“I know my rights! He is infringing on my civil liberties.”
Hank O’Reilly slammed his left hand hard on the table. In his right hand he grasped the arm of a boy. He looked harmless, but then all of them did. Hank had taken steps to protect himself. Detective Inspector Harris looked carefully at the strip of grey parcel tape across the boy’s mouth, merely checking that he could still breathe. He resisted the urge to remove the tape. The latest updates on the situation said the boy didn’t need to be able to talk to inflict any damage, but Harris felt safer with the tape in place.
“His name is Eric Knightly. He is one of them.”
“How do you know he’s one of them? Did you catch him in the act?” asked the inspector.
“If I did do you think I would be here right now? I would probably be climbing up some tree rescuing a stranded cat!” Hank snapped irritably.
The inspector was running out of cells to put the boys in. Eric was the ninth boy brought in since the outbreak began. They all belonged to the youth group from St Mary’s Church. There was something different about the church since the new minister arrived. The outbreak started a month or two after he came.
Harris himself had been a church goer for much of his life. He believed it was important to be seen to be rooted somewhere spiritual. He checked in most Sunday mornings.
It was the Friday night youth meetings where the rumblings began. The new minister called it a “move of the Spirit”. Harris didn’t know whether the pool table and the dart board had been moved out of the room. There were certainly fewer football games on the stretch of grass beside the church hall than there used to be. Apparently, so his sources told him, the youngsters studied the Bible and they prayed.
“Can you really study the Bible and pray and have nothing change?” his wife asked him one evening when he was unloading his troubles at the tea table, something he usually made a conscious effort not to do. “Better that than the high jinks they used to get up to.”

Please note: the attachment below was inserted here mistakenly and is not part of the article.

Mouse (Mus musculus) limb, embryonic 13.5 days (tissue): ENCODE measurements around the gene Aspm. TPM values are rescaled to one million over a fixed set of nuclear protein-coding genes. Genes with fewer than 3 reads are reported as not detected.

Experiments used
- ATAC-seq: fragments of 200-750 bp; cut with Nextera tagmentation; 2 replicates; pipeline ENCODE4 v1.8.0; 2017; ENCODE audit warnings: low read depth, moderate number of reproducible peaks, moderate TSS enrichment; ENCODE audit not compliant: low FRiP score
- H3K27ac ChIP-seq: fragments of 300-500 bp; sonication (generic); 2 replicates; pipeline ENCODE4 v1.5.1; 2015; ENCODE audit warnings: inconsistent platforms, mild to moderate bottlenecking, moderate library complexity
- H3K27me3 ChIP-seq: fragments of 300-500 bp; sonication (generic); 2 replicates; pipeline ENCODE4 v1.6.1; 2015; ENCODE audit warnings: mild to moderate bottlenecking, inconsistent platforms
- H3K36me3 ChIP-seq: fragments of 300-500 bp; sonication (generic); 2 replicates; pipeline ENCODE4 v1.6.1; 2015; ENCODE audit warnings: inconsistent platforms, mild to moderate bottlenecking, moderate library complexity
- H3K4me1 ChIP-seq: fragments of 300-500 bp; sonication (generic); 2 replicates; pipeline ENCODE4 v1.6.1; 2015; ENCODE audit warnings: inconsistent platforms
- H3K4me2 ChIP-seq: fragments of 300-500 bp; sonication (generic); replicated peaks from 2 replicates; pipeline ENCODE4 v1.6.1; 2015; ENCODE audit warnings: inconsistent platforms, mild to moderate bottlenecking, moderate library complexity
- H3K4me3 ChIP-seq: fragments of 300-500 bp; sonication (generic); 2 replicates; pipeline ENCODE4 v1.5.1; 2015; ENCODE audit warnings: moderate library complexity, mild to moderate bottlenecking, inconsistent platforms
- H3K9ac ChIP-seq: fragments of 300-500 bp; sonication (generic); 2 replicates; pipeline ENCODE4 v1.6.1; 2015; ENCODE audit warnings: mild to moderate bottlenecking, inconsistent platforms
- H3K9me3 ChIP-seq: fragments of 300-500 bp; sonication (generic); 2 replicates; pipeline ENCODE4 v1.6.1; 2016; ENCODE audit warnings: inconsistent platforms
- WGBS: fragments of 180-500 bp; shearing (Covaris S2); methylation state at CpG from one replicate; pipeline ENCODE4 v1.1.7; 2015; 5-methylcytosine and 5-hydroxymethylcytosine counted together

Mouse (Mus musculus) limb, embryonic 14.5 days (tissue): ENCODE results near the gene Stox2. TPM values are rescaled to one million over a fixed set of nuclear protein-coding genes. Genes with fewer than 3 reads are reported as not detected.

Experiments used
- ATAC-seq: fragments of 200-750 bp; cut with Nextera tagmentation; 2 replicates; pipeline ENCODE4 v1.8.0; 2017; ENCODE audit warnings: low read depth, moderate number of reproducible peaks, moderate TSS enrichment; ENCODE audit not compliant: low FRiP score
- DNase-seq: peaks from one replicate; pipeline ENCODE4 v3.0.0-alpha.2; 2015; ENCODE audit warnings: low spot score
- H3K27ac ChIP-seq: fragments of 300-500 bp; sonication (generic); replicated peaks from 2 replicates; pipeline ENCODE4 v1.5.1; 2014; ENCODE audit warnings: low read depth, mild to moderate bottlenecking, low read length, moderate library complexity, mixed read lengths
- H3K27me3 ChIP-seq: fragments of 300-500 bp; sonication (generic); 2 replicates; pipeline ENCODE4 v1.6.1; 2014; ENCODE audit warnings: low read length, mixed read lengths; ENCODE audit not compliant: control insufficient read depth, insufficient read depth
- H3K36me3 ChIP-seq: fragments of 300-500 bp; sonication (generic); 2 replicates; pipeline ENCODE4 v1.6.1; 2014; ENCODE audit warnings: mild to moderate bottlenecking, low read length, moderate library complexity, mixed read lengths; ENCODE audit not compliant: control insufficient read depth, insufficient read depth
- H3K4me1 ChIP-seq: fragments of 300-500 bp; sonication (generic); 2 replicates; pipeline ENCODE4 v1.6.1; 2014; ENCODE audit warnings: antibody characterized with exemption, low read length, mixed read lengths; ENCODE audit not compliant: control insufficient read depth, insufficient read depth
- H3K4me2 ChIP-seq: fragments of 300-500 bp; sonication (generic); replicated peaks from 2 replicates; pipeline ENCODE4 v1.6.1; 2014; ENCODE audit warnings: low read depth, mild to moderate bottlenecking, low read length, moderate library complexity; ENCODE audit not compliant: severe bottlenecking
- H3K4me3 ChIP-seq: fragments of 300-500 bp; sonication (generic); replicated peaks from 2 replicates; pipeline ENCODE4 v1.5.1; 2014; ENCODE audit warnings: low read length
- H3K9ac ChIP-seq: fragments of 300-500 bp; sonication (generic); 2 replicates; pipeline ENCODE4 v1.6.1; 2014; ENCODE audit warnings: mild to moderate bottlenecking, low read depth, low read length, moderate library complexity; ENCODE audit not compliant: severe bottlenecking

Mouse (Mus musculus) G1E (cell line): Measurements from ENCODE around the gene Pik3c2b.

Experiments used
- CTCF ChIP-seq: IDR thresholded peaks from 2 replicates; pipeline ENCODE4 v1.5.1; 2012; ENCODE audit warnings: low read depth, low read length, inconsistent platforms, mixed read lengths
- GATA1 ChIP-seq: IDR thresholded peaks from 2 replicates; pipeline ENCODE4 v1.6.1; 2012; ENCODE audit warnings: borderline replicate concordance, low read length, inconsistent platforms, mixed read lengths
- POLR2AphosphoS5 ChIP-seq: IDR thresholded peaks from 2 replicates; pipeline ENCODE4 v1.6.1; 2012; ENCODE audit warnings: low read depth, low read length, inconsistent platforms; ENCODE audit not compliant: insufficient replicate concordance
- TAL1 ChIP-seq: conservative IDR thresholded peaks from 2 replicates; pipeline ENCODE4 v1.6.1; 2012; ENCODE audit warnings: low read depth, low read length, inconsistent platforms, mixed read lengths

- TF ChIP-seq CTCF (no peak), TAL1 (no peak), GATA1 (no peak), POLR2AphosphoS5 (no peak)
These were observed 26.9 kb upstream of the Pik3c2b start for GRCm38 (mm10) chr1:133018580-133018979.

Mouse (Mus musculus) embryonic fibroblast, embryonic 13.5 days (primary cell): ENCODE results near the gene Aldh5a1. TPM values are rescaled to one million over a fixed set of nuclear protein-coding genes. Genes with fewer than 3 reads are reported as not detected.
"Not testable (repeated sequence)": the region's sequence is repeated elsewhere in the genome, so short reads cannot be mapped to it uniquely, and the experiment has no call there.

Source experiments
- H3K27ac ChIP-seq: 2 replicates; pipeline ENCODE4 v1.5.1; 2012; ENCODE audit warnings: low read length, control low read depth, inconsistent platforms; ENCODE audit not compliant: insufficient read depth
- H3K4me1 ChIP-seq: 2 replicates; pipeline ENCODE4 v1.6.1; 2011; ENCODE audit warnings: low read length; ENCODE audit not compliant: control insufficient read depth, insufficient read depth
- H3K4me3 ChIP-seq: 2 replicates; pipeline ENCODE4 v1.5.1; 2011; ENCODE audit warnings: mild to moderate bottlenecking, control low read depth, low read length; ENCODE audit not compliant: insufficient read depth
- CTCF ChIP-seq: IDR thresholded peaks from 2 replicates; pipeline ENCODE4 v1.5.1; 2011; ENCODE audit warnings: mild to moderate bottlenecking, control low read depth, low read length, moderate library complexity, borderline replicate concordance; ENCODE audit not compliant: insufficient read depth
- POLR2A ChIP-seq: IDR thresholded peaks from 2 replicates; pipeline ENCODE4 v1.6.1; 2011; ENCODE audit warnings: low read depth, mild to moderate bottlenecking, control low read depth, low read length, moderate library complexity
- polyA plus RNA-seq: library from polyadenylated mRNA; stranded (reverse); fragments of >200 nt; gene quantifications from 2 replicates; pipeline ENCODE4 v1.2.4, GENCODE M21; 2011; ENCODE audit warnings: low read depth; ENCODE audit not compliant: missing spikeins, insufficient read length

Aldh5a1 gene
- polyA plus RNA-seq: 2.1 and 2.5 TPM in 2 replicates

Harris agreed that he didn’t want to go back to those days…but was this outbreak any better?
“Look here!” Hank whispered keeping his arm on Eric Knightly but trying to create sufficient distance for privacy, “I don’t want to be nice…No, what I mean is, if I wanted to be nice I want it to be my decision. I don’t want him,” he flicked an eye at Eric, “to pray me into being nice. I know what prayer can do! I have seen the effects…and your know what? If he is allowed to pray indiscriminately, like his friends in the youth group, well, who knows how different this town could become.”
Harris looked at Eric. Could Eric and his friends really pray people into being kind? Hank seemed to think so. There had been an outbreak of kindness throughout the town. Tolly Hardgreaves had trimmed Shelly Henderson’s hedge without being asked and without charging her a penny. Lily Munro had baked Jethro Williams a cake to celebrate his promotion at the bank – the same bank that drastically cut the mortgage payments on Cissy Longhorn’s farm. Elsie Hathaway…well, she didn’t really count as she was always kind anyway.
Everybody being kind made Harris feel uneasy. It wasn’t human nature to be nice to people and yet that’s exactly what the residents of the town of Constance were – kind. The petty spitefulness and backbiting had stopped. Smiles were genuine and people expected an answer to the question “How are you doing?”
“It’s just not natural!” Hank said. “These kids should be throwing bricks through windows or shoplifting…you know, things that normal kids do. Are they doing that? No!”
“Trouble is, Hank,” Harris sighed, “Even if we wanted to I don’t see how we can stop them praying. Even with that parcel tape over his mouth I bet Eric here is praying.”
“Maybe the solution is not to stop them praying, but tell them what needs to be prayed for.”
“My sister, Betty, lives in Fortune. She’s just had knee surgery. They could pray for her to get better.” Hank pulled himself up sharply. He didn’t like Betty much, but he felt kind towards her.
Hank sighed. Eric had prayed him into being nice after all.
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